The 21st century has seen an enormous growth in emergency medical services (EMS) information technology systems, with corresponding accumulation of large volumes of data. Despite this growth, integration efforts between EMS-based systems and electronic health records, and public-sector databases have been limited due to inconsistent data structure, data missingness, and policy and regulatory obstacles. Efforts to integrate EMS systems have benefited from the evolving science of entity resolution and record linkage. In this chapter, we present the history and fundamentals of record linkage techniques, an overview of past uses of this technology in EMS, and a look into the future of record linkage techniques for integrating EMS data systems including the use of machine learning-based techniques.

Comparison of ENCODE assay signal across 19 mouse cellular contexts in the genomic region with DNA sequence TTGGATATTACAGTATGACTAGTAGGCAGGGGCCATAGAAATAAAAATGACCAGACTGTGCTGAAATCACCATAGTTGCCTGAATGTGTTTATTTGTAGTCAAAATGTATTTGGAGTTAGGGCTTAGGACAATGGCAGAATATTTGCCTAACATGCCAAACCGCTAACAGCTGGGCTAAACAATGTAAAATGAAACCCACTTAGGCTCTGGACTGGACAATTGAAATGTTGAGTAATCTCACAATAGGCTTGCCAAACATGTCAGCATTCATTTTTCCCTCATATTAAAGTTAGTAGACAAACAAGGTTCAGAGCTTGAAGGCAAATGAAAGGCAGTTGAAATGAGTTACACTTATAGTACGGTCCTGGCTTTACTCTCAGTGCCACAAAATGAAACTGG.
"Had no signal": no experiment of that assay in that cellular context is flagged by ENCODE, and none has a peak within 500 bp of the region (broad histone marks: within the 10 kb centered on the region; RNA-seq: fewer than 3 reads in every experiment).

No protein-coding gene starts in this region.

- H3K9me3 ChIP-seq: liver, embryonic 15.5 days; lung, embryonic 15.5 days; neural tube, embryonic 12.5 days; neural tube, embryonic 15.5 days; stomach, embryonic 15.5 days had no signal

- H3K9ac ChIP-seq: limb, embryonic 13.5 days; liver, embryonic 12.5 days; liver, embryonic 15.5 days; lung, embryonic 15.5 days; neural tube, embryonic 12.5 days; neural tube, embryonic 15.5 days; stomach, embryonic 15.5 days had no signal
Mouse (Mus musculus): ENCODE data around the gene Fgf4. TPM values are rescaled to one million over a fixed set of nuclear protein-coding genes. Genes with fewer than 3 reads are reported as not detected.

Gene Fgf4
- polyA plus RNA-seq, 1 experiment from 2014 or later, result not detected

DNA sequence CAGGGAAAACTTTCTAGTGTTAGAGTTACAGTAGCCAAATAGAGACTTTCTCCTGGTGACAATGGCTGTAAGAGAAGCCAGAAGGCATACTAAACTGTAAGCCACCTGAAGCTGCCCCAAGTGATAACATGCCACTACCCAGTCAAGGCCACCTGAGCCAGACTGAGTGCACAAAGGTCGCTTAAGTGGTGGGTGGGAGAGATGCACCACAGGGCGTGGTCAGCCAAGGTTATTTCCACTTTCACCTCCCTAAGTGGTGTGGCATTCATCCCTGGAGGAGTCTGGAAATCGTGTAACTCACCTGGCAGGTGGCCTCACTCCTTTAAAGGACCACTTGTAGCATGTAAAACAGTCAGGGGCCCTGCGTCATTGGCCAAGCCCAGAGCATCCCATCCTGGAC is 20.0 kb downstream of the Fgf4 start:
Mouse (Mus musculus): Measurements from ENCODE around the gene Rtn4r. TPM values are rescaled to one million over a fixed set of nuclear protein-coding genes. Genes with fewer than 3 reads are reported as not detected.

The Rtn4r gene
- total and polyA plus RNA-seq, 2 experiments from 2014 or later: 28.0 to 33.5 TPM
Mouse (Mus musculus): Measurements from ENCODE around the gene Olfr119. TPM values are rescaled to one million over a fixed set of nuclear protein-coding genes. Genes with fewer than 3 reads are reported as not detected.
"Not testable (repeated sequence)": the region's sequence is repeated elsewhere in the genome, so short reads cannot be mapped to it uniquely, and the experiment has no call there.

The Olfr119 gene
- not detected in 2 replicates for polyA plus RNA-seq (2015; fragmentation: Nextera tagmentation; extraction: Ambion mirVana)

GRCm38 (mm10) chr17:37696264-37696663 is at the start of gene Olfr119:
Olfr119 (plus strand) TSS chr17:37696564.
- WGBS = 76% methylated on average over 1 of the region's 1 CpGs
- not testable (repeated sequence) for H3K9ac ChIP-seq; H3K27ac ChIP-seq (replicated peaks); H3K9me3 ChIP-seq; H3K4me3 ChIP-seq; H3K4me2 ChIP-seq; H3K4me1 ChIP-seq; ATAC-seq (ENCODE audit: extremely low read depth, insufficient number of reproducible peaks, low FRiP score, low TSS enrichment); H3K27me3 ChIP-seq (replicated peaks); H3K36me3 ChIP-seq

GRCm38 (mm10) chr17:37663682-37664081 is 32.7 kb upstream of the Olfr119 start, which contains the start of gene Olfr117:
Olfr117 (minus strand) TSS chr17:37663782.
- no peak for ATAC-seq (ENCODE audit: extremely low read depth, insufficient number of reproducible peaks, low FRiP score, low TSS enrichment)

A significant number of problems in emergency care are caused by a lack of provider access to pre-existing patient information at the point of care. Medical Emergency Datasets (MEDs) are brief summarizations of an individual’s medical history, providing vital patient information to emergency medical providers. The German MED was validated by German physicians and – based on an international research project – also by Canadian physicians. Physicians in both countries considered the content very useful. The MED is currently being introduced in Germany as part of the Telematic Infrastructure. At the same time, the COVID pandemic forced healthcare professionals around the work to optimize the digital information exchange among different healthcare providers. While the exchange of data is important, additional personal expert advice is sometimes vital. Real time virtual support systems (RTVS) were introduced in Germany and Canada to support team-based healthcare delivery, independent of the actual location. Such systems have been implemented for intensive care, emergency medicine, primary care and several other medical specialties. These systems serve as a safety net, a funnel (appropriate utilization; linking patients back to primary care networks – thus reducing fragmented or disrupted services) and a medical network by building interprofessional relationships.